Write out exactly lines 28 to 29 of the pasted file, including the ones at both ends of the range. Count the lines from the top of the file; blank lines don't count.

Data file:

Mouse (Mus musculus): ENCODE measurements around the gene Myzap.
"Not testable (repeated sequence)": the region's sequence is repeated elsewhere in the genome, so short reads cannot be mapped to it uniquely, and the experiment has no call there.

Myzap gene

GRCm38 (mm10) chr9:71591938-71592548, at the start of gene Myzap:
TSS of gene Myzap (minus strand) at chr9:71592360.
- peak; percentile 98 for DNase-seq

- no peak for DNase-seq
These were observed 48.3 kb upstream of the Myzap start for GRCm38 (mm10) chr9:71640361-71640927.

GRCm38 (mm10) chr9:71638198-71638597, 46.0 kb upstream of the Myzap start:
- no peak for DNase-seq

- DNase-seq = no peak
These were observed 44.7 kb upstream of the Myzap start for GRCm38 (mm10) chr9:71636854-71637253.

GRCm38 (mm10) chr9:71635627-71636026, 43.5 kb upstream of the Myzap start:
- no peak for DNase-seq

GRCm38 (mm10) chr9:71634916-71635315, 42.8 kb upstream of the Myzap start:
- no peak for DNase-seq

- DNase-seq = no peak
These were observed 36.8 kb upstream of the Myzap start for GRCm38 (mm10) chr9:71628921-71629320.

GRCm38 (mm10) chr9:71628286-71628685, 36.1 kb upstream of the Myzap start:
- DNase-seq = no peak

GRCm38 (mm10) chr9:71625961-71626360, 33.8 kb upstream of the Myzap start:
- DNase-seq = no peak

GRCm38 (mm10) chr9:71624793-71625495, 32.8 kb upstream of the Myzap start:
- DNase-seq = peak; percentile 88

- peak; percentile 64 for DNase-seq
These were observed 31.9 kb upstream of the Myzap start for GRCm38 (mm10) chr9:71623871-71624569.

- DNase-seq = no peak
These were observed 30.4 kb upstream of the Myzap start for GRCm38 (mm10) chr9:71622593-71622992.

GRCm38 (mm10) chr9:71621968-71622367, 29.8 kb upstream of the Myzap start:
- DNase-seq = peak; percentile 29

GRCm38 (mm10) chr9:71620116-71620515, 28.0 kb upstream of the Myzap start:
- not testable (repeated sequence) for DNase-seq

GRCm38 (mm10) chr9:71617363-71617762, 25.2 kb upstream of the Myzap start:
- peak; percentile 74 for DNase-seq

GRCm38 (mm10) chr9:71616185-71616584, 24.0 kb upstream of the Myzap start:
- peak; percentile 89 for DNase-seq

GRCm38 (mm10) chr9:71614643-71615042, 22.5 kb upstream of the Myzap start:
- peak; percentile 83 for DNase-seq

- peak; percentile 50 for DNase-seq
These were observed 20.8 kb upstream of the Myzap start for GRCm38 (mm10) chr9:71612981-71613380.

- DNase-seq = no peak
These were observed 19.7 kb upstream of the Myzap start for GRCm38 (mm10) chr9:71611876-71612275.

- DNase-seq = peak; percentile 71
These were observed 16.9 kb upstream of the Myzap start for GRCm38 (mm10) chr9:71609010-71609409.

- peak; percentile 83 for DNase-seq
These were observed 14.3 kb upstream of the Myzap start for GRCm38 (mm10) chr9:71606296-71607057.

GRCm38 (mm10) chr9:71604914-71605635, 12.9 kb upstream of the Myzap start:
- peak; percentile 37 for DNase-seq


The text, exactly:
These were observed 30.4 kb upstream of the Myzap start for GRCm38 (mm10) chr9:71622593-71622992.

GRCm38 (mm10) chr9:71621968-71622367, 29.8 kb upstream of the Myzap start: